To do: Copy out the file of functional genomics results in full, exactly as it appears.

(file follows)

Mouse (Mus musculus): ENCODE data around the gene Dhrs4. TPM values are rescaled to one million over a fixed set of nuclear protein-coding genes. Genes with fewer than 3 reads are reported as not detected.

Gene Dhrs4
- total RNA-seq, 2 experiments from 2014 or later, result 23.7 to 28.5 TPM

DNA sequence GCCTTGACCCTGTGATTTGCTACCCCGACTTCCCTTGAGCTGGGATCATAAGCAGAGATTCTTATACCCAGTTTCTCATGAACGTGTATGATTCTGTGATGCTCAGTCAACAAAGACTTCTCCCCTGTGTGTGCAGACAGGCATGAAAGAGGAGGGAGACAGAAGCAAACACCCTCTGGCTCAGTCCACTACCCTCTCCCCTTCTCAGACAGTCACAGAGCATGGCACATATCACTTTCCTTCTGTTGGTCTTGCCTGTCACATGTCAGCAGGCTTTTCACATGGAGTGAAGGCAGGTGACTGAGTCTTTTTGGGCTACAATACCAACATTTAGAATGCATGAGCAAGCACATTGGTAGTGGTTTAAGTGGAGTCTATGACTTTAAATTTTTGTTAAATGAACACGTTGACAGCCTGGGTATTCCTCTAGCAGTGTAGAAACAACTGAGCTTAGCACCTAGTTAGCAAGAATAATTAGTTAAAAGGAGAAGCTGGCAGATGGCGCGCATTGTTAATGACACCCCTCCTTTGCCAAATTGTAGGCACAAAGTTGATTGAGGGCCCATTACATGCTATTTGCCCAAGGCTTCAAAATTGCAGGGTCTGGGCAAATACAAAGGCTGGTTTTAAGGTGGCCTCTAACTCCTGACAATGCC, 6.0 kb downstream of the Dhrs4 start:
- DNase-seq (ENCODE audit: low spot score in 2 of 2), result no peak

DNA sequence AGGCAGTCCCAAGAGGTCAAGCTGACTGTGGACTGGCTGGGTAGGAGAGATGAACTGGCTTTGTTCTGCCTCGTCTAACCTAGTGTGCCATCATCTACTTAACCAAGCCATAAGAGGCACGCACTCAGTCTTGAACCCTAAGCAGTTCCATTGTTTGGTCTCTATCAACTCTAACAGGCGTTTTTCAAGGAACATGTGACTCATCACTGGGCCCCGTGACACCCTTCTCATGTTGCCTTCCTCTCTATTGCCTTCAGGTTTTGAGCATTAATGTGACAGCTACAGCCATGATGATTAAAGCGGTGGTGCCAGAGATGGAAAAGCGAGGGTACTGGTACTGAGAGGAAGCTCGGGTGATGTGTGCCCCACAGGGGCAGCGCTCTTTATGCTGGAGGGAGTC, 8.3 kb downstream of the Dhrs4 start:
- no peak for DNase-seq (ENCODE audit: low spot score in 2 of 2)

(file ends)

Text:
Mouse (Mus musculus): ENCODE data around the gene Dhrs4. TPM values are rescaled to one million over a fixed set of nuclear protein-coding genes. Genes with fewer than 3 reads are reported as not detected.

Gene Dhrs4
- total RNA-seq, 2 experiments from 2014 or later, result 23.7 to 28.5 TPM

DNA sequence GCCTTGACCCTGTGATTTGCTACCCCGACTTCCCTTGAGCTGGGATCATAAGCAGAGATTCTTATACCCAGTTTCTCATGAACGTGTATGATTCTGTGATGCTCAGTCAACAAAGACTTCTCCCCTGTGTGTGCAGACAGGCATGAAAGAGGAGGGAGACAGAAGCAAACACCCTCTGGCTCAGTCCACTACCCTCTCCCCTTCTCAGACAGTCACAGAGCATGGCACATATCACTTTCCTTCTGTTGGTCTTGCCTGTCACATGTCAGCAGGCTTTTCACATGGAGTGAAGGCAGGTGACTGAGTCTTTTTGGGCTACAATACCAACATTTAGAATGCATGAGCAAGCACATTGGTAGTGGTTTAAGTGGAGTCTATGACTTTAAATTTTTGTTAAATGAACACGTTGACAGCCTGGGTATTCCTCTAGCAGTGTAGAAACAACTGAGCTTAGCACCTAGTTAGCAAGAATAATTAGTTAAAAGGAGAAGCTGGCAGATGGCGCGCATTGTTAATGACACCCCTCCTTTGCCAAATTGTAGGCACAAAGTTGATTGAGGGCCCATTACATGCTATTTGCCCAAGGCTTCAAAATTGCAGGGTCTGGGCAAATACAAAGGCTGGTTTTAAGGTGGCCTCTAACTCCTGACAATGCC, 6.0 kb downstream of the Dhrs4 start:
- DNase-seq (ENCODE audit: low spot score in 2 of 2), result no peak

DNA sequence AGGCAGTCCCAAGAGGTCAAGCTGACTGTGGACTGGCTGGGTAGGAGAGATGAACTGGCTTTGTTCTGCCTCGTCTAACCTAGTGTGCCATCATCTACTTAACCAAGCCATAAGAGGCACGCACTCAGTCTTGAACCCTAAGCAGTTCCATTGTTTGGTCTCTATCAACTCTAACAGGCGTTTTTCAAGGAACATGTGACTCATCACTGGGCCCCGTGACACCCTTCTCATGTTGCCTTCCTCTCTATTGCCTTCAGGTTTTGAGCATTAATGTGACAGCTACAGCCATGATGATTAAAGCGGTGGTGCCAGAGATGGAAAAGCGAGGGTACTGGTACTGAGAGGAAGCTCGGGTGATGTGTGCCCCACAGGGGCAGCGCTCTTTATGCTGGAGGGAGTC, 8.3 kb downstream of the Dhrs4 start:
- no peak for DNase-seq (ENCODE audit: low spot score in 2 of 2)